Obama’s Address Points to New Foreign Policy Focus
BY :ANDREW HAMMOND
JANUARY 21, 2015
President Barack Obama used his penultimate State of the Union address on Tuesday to try to reframe US domestic politics for the next two years. Declaring that the US resurgence is real, he made the case for why the country now needs a period of greater shared prosperity after the worst economic downturn since the 1930s.
Obama has made much of the fact that 2014 was the fastest year for job growth since the 1990s with unemployment falling faster than any year since 1984. His speech underlines that in 2015 he will increasingly seek to draw a line under the first six years of his presidency and emphasize that “America is now in a position to really turn the page.”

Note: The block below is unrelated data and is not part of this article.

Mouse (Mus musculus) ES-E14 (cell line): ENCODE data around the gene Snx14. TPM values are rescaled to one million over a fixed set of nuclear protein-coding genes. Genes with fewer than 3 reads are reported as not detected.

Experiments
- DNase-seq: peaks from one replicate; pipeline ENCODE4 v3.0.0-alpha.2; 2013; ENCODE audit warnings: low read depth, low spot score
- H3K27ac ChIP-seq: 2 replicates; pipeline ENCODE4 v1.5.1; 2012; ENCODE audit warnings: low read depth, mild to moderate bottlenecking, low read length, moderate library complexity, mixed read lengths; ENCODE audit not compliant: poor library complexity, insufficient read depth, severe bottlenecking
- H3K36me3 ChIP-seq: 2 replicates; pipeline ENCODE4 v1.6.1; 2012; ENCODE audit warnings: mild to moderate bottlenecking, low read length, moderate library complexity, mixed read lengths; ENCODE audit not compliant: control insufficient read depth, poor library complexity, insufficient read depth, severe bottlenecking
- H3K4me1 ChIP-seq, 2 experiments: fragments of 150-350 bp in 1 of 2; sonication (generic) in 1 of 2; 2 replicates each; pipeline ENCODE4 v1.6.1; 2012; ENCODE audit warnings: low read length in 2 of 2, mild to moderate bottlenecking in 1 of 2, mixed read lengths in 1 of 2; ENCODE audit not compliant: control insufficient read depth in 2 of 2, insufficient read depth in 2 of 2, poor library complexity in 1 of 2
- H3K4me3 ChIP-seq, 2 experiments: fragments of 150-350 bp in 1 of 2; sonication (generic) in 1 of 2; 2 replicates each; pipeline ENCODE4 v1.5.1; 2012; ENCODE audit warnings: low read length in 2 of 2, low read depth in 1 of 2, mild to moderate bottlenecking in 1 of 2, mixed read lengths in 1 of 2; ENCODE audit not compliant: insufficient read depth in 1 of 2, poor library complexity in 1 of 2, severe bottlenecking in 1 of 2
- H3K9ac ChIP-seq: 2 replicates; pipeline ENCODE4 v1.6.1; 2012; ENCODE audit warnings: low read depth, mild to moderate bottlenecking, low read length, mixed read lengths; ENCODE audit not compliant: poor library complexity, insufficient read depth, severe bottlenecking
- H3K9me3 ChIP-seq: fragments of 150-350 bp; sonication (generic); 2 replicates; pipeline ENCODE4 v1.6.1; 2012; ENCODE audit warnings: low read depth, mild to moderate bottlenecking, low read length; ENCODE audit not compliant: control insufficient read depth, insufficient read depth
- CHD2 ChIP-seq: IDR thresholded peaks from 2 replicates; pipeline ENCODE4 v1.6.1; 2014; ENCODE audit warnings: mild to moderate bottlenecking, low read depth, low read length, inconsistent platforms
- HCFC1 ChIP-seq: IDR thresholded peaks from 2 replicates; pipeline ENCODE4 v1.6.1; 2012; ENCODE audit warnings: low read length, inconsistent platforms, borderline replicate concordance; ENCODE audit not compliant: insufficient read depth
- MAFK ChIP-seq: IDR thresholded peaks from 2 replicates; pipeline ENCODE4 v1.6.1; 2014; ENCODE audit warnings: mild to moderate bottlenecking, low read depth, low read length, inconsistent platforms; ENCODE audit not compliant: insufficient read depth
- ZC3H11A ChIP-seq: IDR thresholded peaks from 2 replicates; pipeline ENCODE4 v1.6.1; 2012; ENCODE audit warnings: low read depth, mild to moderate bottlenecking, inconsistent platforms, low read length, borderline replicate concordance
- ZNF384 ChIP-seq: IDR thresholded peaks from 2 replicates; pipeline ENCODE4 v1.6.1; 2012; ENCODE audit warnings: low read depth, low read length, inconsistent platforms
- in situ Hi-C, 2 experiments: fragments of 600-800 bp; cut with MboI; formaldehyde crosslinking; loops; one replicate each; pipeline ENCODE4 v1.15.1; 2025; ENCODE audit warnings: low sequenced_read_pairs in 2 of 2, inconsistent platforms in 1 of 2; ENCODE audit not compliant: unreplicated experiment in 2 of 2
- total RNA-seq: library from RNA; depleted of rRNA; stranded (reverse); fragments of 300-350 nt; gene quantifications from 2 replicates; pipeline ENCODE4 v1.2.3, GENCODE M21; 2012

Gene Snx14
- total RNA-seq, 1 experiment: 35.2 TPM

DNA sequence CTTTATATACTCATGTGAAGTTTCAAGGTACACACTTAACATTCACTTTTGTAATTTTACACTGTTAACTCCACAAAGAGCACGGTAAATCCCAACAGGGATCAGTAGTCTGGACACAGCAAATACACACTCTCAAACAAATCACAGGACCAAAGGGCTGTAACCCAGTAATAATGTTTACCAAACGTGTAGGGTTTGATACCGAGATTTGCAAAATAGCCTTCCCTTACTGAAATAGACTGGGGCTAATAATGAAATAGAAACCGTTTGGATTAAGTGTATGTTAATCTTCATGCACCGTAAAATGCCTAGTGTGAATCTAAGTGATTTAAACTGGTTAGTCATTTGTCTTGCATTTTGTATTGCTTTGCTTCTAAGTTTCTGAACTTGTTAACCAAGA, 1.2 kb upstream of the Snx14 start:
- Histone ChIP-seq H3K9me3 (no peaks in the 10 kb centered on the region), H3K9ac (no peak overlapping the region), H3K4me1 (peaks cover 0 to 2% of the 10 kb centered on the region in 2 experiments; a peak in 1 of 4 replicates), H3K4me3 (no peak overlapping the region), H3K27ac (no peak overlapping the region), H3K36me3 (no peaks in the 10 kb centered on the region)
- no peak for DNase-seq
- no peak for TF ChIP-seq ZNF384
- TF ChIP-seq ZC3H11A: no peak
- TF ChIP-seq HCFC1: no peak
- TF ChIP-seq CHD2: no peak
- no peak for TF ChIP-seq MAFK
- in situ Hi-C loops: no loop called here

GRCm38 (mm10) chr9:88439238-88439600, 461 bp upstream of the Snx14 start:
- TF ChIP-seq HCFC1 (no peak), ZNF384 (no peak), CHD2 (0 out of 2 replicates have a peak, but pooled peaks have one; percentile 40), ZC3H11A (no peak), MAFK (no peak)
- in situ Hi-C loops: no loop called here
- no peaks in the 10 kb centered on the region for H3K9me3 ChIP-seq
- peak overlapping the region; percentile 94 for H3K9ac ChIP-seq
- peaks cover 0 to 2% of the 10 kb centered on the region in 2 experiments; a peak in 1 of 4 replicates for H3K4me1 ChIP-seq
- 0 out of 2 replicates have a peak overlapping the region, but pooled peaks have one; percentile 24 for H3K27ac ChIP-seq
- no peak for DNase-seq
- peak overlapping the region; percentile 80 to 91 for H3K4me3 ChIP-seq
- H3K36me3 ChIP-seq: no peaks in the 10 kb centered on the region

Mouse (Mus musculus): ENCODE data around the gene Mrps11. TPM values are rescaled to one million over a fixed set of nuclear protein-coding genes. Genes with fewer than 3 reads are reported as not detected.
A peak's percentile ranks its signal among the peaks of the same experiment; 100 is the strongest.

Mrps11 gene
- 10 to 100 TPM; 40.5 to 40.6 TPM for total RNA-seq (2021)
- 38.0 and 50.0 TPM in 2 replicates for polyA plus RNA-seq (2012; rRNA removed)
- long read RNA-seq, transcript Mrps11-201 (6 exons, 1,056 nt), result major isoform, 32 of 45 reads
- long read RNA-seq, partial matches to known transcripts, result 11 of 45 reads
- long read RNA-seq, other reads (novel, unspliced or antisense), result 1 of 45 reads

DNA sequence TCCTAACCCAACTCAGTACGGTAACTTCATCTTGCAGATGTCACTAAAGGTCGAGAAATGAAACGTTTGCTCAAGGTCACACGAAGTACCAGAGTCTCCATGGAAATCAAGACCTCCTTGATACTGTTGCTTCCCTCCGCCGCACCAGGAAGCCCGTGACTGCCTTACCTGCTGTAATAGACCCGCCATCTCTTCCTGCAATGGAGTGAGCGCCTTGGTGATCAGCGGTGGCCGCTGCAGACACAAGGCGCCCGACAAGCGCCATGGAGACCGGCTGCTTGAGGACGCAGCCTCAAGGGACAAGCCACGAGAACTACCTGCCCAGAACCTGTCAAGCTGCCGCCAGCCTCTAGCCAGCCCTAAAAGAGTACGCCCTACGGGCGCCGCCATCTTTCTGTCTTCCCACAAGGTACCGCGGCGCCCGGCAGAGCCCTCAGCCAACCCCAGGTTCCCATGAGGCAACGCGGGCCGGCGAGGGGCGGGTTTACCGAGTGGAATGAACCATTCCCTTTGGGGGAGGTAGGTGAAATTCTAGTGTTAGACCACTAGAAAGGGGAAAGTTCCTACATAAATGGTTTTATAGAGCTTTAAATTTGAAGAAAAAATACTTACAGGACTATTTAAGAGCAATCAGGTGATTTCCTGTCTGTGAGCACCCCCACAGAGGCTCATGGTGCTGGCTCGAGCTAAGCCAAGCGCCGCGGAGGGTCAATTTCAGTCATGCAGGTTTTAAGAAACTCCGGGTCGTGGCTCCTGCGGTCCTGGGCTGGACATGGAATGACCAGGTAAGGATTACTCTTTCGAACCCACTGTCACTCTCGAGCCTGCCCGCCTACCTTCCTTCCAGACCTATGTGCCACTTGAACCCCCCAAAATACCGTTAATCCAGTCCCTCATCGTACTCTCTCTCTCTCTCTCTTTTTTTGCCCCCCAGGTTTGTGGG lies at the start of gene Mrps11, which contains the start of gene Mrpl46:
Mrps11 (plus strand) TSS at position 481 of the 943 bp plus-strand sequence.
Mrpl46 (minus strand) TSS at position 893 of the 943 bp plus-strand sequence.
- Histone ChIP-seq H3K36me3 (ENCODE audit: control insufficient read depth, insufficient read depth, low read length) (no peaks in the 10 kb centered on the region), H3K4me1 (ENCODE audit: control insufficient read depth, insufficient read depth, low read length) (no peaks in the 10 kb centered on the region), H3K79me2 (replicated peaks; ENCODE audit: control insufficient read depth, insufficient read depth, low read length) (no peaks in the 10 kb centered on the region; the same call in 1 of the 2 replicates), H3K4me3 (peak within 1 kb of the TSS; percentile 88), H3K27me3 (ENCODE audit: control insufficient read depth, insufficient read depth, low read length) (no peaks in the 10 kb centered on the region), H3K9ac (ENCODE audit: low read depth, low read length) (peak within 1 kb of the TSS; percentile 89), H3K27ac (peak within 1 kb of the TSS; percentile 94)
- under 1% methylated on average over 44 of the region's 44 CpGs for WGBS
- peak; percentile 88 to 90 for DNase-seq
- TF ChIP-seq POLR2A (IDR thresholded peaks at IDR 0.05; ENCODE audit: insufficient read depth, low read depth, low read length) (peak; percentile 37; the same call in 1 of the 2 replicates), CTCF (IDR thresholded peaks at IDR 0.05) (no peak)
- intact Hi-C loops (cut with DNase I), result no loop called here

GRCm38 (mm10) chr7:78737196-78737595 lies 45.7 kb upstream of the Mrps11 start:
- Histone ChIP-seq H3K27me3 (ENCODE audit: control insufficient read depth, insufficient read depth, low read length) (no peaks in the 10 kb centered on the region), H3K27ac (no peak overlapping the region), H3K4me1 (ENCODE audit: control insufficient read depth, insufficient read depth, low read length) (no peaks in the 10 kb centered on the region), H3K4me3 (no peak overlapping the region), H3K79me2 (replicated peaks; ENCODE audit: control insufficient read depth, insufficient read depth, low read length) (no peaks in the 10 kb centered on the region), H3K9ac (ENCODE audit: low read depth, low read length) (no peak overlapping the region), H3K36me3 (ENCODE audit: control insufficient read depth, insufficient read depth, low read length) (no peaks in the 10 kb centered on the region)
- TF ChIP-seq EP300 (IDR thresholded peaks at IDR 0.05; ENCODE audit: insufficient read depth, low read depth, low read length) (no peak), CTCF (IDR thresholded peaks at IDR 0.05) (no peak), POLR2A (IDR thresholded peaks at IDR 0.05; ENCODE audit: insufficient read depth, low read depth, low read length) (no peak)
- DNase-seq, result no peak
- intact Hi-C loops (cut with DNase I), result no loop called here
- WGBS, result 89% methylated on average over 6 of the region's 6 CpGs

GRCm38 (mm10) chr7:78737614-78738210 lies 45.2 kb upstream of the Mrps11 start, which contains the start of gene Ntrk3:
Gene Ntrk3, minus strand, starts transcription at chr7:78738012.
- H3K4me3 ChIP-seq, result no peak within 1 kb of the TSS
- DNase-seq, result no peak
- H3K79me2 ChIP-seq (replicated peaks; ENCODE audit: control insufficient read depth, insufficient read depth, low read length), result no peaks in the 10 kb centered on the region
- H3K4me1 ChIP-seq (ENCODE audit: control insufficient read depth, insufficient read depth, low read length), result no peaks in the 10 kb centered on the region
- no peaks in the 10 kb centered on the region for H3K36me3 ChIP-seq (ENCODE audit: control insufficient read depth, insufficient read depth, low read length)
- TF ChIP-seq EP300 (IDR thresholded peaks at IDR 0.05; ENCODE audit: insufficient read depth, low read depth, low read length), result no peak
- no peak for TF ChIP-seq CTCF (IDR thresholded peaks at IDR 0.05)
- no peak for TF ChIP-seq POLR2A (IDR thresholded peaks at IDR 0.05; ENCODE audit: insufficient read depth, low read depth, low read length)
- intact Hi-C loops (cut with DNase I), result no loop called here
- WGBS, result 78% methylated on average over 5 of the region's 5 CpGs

His core policy ambition is that, after a very tough economic period for many, “every American [should] feel that they’re a part of our country’s comeback.” Yet, despite outlining new high-profile initiatives to further this, including making community college free for many students, and expanding paid family leave for new parents, much of his domestic agenda is likely to be stymied by the Republican-controlled Congress.
While some argue that this leaves Obama as a complete ‘lame duck’ president, more likely is that it will accentuate his focus on foreign policy. With the economic recovery now well underway, he could still secure significant international achievements to consolidate his legacy and has already promised “surprises” in the next two years.